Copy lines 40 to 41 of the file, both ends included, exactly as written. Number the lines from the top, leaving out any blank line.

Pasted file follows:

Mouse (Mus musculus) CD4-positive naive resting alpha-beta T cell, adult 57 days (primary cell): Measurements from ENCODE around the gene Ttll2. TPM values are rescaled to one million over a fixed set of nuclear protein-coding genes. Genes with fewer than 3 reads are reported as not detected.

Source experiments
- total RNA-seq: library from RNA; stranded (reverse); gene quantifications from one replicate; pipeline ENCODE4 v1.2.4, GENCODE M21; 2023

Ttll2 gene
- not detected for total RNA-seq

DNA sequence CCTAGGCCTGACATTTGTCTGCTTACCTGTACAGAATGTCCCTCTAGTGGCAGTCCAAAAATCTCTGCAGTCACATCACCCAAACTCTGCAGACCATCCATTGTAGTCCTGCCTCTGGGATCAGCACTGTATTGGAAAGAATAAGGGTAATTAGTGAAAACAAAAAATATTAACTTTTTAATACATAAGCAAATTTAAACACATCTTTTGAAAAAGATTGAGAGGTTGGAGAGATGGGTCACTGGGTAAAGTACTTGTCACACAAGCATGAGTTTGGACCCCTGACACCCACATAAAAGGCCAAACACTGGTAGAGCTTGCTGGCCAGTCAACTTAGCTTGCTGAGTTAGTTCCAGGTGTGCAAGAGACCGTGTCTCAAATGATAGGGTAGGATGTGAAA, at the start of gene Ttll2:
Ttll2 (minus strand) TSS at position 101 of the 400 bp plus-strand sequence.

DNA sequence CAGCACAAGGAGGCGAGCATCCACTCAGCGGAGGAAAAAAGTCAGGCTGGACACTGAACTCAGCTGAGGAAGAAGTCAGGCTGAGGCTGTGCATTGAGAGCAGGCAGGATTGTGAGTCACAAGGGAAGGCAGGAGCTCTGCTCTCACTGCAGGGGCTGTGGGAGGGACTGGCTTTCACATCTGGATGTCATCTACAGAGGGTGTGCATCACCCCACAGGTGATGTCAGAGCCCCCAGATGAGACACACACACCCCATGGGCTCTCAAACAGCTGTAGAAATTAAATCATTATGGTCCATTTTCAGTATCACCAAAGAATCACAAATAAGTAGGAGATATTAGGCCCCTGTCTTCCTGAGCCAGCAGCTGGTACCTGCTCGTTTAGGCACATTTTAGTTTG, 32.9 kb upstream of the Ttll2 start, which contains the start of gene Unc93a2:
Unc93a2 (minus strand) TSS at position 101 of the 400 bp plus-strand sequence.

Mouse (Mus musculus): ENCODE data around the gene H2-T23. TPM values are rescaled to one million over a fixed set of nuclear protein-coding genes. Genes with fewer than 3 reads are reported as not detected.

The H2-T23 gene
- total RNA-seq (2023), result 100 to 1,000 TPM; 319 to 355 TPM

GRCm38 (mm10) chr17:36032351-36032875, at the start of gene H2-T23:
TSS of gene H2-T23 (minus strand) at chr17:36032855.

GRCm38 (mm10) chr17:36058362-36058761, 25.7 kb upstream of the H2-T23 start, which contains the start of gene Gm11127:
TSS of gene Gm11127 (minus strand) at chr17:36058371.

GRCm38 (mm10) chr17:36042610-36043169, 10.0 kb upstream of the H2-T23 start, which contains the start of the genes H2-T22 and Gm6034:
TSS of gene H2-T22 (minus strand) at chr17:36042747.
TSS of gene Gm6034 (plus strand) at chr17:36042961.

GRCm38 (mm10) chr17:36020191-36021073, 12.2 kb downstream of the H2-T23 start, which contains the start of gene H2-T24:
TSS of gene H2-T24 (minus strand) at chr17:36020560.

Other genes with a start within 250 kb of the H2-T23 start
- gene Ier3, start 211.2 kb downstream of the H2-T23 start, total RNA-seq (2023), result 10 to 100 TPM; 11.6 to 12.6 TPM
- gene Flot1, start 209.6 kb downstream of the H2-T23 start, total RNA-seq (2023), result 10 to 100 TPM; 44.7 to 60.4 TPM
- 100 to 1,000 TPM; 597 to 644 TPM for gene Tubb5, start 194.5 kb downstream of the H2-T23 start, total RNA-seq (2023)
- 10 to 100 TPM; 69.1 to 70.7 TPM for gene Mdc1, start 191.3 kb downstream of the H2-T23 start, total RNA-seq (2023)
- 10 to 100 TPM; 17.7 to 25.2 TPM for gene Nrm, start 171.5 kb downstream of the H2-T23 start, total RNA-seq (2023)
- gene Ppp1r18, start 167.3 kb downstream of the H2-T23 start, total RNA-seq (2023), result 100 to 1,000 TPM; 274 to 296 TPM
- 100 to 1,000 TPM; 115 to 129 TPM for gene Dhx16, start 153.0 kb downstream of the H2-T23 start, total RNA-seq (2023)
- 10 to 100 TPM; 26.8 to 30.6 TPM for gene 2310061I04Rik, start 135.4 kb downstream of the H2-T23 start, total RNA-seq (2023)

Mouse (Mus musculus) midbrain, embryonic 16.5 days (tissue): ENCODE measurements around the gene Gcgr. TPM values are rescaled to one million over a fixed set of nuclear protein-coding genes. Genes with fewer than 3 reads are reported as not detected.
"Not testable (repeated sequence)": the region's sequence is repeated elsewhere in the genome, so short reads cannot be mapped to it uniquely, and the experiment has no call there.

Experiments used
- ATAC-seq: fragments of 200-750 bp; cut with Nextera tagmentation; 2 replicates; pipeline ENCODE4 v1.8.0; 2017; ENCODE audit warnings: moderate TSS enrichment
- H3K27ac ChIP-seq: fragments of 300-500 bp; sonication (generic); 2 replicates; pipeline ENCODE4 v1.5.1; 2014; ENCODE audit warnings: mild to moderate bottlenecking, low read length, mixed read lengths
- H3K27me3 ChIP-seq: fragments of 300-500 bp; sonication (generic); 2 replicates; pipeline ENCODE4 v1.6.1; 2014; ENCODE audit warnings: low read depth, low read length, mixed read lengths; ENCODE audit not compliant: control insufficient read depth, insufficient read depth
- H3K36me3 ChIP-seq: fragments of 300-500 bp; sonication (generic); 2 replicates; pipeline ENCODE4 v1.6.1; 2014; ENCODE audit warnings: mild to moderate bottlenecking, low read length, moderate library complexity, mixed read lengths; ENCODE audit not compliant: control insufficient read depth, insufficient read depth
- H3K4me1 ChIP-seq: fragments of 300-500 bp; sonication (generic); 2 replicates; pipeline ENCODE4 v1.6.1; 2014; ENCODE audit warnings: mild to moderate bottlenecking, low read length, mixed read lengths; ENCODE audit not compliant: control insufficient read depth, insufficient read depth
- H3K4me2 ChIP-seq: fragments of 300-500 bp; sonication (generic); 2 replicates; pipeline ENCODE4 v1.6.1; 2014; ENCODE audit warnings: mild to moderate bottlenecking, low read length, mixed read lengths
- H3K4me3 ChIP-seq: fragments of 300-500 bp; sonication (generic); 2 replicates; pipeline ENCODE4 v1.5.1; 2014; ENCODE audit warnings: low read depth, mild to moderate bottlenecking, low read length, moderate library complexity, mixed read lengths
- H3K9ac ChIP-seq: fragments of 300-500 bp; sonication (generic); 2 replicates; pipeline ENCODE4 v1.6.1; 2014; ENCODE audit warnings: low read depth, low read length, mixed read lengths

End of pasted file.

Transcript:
- H3K4me3 ChIP-seq: fragments of 300-500 bp; sonication (generic); 2 replicates; pipeline ENCODE4 v1.5.1; 2014; ENCODE audit warnings: low read depth, mild to moderate bottlenecking, low read length, moderate library complexity, mixed read lengths
- H3K9ac ChIP-seq: fragments of 300-500 bp; sonication (generic); 2 replicates; pipeline ENCODE4 v1.6.1; 2014; ENCODE audit warnings: low read depth, low read length, mixed read lengths